The Los Angeles Times wrote that "landing in the highly competitive Southland grocery market will be a challenge for Haggen, especially as traditional grocers are squeezed by local favorites like Trader Joe's and deeper competition from the likes of Wal-Mart Stores Inc. and Target Corp., which have both expanded their grocery offerings, analysts said … Haggen will face the challenge of introducing its unknown brand in places such as Los Angeles, where shoppers have different preferences and a multitude of supermarkets to choose from. Competition is fiercer than ever before, with newer rivals such as dollar stores increasing their produce aisles and online retailers such as Amazon.com testing grocery delivery."

The Times went on, "Shaner said Haggen has distinguished itself with a heavy emphasis on fresh produce and quality meats and seafood. That focus will be reflected in the new stores once they are re-branded as Haggen starting in 2015, he said." The paper noted that "aside from Haggen, other buyers include Associated Wholesale Grocers/Minyards, which is picking up 12 locations in Texas, and Associated Food Stores, which is buying eight stores in Montana and Wyoming." The sale of all these stores should clear the way for regulator approval of the Albertsons-Safeway deal.

And, in a related story, the Idaho Statesman reported that Albertsons expects to close on its $9 billion acquisition of Safeway in January.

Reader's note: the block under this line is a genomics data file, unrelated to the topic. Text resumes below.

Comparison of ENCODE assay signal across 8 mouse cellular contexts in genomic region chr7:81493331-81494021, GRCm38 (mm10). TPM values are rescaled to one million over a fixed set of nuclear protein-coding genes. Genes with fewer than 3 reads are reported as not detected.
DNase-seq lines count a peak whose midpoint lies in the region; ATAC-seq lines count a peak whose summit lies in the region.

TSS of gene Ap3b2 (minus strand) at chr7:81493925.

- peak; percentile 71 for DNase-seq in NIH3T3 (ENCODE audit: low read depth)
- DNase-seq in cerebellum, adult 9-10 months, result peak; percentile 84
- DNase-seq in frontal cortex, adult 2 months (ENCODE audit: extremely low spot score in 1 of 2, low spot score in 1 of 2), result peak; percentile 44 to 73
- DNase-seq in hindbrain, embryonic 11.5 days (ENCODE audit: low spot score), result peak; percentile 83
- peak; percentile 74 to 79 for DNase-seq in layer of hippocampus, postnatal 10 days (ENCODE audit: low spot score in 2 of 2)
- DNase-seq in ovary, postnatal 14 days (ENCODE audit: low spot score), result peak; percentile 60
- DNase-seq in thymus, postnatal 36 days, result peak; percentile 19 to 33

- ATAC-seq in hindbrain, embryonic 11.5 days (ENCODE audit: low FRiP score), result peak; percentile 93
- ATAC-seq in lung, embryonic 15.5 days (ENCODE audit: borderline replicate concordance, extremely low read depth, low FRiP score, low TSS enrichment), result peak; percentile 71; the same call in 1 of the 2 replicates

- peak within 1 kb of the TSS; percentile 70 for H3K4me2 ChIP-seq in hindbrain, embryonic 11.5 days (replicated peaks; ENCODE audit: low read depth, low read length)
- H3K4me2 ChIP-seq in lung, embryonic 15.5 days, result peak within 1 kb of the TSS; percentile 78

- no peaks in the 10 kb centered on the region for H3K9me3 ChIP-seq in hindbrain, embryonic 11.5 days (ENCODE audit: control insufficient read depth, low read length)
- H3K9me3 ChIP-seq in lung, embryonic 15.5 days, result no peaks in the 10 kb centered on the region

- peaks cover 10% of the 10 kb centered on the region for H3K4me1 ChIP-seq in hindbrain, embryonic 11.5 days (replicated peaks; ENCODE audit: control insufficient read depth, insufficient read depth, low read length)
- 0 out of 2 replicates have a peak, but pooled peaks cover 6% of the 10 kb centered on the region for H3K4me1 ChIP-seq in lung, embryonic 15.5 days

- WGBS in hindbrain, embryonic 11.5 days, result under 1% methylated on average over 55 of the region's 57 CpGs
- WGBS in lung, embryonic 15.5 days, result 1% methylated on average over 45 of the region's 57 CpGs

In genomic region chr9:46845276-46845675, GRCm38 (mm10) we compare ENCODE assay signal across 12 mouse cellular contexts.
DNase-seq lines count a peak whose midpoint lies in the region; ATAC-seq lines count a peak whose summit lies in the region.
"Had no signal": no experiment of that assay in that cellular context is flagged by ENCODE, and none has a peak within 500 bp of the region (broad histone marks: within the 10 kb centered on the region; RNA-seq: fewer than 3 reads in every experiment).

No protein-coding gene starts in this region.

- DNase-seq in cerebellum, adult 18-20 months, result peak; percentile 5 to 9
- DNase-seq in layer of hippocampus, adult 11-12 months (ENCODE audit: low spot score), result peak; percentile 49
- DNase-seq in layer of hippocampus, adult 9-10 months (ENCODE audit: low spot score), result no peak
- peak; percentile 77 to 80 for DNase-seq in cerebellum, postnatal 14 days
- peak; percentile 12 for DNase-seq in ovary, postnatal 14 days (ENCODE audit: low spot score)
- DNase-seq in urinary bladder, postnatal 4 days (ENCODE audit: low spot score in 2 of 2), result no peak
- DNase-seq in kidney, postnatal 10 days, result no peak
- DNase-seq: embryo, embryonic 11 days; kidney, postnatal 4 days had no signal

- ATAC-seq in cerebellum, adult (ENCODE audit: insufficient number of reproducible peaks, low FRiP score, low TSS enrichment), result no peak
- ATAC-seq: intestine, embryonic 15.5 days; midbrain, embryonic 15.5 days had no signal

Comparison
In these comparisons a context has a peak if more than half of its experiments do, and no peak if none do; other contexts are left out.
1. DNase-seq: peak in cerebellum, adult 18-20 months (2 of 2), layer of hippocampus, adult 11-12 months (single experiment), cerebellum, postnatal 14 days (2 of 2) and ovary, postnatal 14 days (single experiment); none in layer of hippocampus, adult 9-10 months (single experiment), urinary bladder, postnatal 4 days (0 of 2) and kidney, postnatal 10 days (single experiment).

It is so often reported that small companies like Haggen are an endangered species - usually because they are actually endangered - that it is nice to see a company like this one do something that I think can fairly be described as unexpected, daring and a little bit outrageous.

The thing about Haggen is that it is not that long ago that the company was in serious trouble - closing stores, dealing with a precarious financial situation, trying to redefine itself to a marketplace that seemed to have decided that in some ways it was irrelevant. Over the past few years, the company seemed to have established a certain amount of stability … previous management got the numbers right, and current management was doing a good job with the Northwest Fresh format.

But … I have to admit to feeling a certain amount of skepticism about whether this deal creates a sustainable and viable retailing entity. It strikes me that there us not a lot of room for error; pretty much everything has to go right for Haggen - financially, competitively, culturally, and from a branding perspective- for this deal to work. They have to do it while being funded by a private equity group, and sometimes deals like these create a need to raise margins just a bit, and that can be the worst decision a chain can make. And somehow, the whole enterprise seems potentially unwieldy to me.

From day one, Haggen is going to have to make its case to a lot of shoppers about why these new stores should be their best, first option for food shopping. And it is going to have to do so in a cauldron of tough, hardball competition.

I hope it works. I've always sort of liked the Haggen stores, and the people who have run them, from the front office to the folks in the stores. But I think they have an enormous challenge in front of them, and I can't shake my skepticism. Everything has to go right … and that almost never happens.



Kroger Expands Click-and-Collect Test In Cincinnati

The Cincinnati Enquirer reported that "Kroger is expanding its testing of an e-commerce service in Greater Cincinnati.